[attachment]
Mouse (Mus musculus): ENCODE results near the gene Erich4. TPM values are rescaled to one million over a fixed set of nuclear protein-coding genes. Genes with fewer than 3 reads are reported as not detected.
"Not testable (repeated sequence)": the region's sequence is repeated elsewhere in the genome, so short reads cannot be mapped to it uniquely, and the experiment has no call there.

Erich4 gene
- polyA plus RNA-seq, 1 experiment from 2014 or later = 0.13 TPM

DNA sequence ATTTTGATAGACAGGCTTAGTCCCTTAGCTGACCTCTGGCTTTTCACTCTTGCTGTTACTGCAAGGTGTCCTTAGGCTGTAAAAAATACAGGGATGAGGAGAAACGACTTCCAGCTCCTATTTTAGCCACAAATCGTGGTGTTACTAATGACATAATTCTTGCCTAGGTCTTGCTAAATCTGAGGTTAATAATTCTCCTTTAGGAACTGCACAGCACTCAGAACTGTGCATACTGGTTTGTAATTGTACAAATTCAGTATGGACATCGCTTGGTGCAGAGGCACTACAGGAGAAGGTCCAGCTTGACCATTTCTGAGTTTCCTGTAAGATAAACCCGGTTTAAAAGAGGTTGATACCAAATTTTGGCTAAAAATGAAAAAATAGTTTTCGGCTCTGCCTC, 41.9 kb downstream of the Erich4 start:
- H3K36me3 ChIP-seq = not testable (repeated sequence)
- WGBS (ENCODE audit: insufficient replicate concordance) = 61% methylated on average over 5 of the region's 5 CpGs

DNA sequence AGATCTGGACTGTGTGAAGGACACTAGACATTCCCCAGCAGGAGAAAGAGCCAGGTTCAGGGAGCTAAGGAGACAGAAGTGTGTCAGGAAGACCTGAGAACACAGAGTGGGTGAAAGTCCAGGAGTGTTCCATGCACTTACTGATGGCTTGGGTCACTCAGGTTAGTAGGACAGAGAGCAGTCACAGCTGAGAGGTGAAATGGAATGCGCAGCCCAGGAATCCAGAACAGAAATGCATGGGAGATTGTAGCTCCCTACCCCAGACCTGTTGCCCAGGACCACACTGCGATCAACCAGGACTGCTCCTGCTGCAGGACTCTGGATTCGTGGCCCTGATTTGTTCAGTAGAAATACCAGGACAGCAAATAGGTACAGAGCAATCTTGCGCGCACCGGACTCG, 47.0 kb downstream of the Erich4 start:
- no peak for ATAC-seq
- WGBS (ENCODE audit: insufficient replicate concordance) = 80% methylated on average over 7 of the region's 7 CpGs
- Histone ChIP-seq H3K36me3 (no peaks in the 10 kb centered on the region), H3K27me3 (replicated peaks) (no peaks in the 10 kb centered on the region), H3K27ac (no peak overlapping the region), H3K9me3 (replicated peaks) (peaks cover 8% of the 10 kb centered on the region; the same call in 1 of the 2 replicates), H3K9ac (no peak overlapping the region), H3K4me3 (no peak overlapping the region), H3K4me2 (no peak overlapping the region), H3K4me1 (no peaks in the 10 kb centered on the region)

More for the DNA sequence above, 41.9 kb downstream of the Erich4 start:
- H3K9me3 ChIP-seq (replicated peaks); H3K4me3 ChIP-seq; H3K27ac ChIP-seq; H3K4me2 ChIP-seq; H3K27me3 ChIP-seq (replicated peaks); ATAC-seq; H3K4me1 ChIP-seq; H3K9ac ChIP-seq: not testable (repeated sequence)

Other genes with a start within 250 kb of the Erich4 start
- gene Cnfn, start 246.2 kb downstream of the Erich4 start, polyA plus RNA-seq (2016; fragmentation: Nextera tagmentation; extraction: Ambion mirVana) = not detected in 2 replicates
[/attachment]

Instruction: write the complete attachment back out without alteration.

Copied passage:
Mouse (Mus musculus): ENCODE results near the gene Erich4. TPM values are rescaled to one million over a fixed set of nuclear protein-coding genes. Genes with fewer than 3 reads are reported as not detected.
"Not testable (repeated sequence)": the region's sequence is repeated elsewhere in the genome, so short reads cannot be mapped to it uniquely, and the experiment has no call there.

Erich4 gene
- polyA plus RNA-seq, 1 experiment from 2014 or later = 0.13 TPM

DNA sequence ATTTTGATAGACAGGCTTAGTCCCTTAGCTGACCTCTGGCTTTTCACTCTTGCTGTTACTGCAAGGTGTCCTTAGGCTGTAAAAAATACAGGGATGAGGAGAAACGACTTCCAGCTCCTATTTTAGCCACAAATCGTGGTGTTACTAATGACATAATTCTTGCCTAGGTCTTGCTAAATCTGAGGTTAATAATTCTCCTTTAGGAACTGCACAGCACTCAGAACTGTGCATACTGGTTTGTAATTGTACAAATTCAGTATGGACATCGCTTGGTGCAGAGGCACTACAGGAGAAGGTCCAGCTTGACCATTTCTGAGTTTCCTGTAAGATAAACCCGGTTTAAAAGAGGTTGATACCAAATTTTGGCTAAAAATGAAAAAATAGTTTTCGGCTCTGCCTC, 41.9 kb downstream of the Erich4 start:
- H3K36me3 ChIP-seq = not testable (repeated sequence)
- WGBS (ENCODE audit: insufficient replicate concordance) = 61% methylated on average over 5 of the region's 5 CpGs

DNA sequence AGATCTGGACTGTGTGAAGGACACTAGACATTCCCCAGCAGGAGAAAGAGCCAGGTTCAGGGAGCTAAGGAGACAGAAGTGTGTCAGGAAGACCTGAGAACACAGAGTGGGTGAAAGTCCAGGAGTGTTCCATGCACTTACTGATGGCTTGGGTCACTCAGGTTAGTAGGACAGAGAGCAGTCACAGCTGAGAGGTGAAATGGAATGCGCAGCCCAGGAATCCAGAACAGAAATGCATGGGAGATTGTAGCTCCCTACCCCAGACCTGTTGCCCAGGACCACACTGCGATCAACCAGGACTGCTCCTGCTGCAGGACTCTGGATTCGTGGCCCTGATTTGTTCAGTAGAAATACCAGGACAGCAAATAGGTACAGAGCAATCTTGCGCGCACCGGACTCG, 47.0 kb downstream of the Erich4 start:
- no peak for ATAC-seq
- WGBS (ENCODE audit: insufficient replicate concordance) = 80% methylated on average over 7 of the region's 7 CpGs
- Histone ChIP-seq H3K36me3 (no peaks in the 10 kb centered on the region), H3K27me3 (replicated peaks) (no peaks in the 10 kb centered on the region), H3K27ac (no peak overlapping the region), H3K9me3 (replicated peaks) (peaks cover 8% of the 10 kb centered on the region; the same call in 1 of the 2 replicates), H3K9ac (no peak overlapping the region), H3K4me3 (no peak overlapping the region), H3K4me2 (no peak overlapping the region), H3K4me1 (no peaks in the 10 kb centered on the region)

More for the DNA sequence above, 41.9 kb downstream of the Erich4 start:
- H3K9me3 ChIP-seq (replicated peaks); H3K4me3 ChIP-seq; H3K27ac ChIP-seq; H3K4me2 ChIP-seq; H3K27me3 ChIP-seq (replicated peaks); ATAC-seq; H3K4me1 ChIP-seq; H3K9ac ChIP-seq: not testable (repeated sequence)

Other genes with a start within 250 kb of the Erich4 start
- gene Cnfn, start 246.2 kb downstream of the Erich4 start, polyA plus RNA-seq (2016; fragmentation: Nextera tagmentation; extraction: Ambion mirVana) = not detected in 2 replicates